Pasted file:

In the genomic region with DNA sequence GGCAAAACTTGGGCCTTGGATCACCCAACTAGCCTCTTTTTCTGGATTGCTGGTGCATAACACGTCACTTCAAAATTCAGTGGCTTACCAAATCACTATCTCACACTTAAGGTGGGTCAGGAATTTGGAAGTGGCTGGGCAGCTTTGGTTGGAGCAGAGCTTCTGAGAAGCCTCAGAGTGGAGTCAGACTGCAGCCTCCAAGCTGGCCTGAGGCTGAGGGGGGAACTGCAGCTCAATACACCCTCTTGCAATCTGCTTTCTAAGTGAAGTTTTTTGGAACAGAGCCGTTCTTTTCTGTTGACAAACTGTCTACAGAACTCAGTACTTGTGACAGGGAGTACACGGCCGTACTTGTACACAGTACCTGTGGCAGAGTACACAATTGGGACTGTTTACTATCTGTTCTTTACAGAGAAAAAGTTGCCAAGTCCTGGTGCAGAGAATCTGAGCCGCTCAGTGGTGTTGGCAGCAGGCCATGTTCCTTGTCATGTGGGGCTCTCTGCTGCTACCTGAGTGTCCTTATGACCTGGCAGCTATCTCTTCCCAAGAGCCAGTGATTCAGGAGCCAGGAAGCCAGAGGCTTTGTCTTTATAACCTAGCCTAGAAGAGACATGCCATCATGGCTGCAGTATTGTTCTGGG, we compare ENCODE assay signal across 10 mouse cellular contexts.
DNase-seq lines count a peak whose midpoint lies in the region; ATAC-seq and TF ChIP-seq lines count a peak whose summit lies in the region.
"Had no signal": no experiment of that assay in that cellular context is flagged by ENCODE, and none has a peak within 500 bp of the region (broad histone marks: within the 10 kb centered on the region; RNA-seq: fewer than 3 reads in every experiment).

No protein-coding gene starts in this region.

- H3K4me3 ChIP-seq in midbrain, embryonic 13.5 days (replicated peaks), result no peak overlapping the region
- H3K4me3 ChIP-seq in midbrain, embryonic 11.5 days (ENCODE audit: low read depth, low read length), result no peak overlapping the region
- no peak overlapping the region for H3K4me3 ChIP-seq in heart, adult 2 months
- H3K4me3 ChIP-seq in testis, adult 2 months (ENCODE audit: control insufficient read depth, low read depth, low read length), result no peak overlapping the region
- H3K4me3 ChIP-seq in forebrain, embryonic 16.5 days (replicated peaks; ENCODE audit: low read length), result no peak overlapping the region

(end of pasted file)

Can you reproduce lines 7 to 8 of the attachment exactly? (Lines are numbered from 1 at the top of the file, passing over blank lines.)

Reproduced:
- no peak overlapping the region for H3K4me3 ChIP-seq in heart, adult 2 months
- H3K4me3 ChIP-seq in testis, adult 2 months (ENCODE audit: control insufficient read depth, low read depth, low read length), result no peak overlapping the region